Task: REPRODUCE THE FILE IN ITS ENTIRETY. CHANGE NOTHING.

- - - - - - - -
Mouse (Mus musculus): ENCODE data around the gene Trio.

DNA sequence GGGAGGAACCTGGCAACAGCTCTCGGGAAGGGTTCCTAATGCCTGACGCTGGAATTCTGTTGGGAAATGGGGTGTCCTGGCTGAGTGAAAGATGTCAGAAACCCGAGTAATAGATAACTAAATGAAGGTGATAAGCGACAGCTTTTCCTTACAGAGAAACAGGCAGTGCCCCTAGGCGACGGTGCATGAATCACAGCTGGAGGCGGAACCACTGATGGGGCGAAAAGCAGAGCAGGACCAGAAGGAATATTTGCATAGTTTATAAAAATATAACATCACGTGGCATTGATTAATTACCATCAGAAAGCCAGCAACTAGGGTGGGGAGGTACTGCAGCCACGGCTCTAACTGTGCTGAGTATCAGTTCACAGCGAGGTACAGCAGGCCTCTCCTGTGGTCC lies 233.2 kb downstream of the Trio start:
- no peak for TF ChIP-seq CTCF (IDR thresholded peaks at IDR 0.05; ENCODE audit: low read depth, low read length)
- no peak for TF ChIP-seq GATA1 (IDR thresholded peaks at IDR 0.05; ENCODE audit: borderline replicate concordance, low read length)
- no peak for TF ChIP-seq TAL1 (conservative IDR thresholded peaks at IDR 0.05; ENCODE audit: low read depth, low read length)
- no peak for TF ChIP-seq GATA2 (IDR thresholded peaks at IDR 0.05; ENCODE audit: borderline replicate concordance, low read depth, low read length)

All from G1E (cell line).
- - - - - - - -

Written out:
Mouse (Mus musculus): ENCODE data around the gene Trio.

DNA sequence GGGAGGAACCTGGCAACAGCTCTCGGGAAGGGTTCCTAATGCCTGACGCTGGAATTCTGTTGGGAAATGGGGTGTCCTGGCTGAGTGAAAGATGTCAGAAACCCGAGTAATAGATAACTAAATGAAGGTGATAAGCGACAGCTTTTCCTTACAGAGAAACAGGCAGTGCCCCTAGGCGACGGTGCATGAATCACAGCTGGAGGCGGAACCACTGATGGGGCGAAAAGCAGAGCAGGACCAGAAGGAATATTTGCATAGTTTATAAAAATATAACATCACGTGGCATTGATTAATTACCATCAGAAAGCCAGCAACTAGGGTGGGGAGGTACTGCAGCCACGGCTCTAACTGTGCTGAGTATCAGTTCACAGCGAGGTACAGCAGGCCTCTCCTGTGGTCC lies 233.2 kb downstream of the Trio start:
- no peak for TF ChIP-seq CTCF (IDR thresholded peaks at IDR 0.05; ENCODE audit: low read depth, low read length)
- no peak for TF ChIP-seq GATA1 (IDR thresholded peaks at IDR 0.05; ENCODE audit: borderline replicate concordance, low read length)
- no peak for TF ChIP-seq TAL1 (conservative IDR thresholded peaks at IDR 0.05; ENCODE audit: low read depth, low read length)
- no peak for TF ChIP-seq GATA2 (IDR thresholded peaks at IDR 0.05; ENCODE audit: borderline replicate concordance, low read depth, low read length)

All from G1E (cell line).